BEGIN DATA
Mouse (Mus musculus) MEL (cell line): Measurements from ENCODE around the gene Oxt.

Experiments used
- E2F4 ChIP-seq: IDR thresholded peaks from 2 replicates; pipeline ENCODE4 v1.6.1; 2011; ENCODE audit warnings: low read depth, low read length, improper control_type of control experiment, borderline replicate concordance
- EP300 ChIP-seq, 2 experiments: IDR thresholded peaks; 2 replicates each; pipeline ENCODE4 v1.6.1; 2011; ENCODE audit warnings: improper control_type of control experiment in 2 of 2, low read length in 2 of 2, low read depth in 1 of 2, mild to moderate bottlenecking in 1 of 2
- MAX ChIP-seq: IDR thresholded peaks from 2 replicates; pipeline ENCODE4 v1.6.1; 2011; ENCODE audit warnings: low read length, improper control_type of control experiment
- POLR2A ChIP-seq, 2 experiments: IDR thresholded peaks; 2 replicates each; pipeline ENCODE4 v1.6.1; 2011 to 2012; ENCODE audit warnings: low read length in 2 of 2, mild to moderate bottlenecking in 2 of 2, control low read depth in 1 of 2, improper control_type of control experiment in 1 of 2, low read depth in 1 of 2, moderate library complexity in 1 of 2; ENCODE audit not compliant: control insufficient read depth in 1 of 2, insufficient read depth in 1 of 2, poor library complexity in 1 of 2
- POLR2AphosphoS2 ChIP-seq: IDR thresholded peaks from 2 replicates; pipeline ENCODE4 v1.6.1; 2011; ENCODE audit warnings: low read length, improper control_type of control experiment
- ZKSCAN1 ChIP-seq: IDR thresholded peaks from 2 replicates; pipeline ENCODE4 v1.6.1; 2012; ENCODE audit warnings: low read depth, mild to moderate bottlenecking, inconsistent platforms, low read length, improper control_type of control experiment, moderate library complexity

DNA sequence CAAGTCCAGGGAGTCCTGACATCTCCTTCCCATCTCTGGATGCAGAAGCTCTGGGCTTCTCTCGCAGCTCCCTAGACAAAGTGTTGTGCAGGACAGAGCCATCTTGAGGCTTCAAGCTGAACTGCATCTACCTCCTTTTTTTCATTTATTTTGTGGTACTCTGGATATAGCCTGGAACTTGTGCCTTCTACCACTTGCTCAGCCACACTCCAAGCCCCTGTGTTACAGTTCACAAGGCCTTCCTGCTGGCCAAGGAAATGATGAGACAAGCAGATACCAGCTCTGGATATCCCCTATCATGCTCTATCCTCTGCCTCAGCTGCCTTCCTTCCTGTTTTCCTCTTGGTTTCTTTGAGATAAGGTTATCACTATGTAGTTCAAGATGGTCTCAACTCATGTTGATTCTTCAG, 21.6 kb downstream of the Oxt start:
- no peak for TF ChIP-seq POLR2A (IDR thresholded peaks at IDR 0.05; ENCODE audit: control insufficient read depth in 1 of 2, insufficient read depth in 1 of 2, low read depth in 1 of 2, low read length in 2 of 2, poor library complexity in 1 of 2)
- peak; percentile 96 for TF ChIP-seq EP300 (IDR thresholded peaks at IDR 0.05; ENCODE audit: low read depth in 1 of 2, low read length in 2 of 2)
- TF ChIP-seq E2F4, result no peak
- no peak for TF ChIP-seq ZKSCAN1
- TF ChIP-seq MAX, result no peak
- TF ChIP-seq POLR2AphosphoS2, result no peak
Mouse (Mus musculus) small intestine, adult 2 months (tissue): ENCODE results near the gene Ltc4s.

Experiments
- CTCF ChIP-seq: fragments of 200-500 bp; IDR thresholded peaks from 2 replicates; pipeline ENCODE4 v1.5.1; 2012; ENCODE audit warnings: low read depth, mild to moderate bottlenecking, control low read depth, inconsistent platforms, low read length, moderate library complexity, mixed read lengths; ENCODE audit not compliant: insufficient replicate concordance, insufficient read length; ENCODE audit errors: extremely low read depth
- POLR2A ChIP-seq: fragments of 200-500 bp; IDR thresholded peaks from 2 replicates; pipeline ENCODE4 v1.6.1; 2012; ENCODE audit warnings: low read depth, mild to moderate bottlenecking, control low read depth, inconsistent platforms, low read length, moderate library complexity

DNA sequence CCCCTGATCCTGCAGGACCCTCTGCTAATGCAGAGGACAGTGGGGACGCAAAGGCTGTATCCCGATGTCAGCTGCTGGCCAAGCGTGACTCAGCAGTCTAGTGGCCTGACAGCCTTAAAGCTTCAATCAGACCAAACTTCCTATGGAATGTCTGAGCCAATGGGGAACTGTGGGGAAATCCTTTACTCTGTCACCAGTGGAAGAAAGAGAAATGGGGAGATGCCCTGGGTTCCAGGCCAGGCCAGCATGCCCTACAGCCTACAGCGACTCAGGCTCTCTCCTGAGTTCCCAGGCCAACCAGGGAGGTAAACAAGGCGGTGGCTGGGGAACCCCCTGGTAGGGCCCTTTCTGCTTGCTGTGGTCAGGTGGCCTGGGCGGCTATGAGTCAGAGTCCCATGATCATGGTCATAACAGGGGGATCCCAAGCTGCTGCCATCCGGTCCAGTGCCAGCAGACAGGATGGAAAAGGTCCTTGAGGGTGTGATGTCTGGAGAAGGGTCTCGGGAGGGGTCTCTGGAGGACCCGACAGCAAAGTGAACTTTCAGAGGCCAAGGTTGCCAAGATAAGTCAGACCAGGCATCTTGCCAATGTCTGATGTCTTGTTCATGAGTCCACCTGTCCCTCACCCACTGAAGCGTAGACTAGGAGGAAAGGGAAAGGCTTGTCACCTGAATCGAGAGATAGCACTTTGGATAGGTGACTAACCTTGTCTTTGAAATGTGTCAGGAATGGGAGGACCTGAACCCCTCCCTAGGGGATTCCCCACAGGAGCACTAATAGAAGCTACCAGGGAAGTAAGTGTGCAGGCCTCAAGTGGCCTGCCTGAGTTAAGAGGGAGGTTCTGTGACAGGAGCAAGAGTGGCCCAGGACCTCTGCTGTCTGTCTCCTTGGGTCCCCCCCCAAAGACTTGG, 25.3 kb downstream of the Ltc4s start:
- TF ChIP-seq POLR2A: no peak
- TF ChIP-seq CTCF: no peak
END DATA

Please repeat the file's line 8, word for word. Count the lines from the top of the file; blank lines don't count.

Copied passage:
- ZKSCAN1 ChIP-seq: IDR thresholded peaks from 2 replicates; pipeline ENCODE4 v1.6.1; 2012; ENCODE audit warnings: low read depth, mild to moderate bottlenecking, inconsistent platforms, low read length, improper control_type of control experiment, moderate library complexity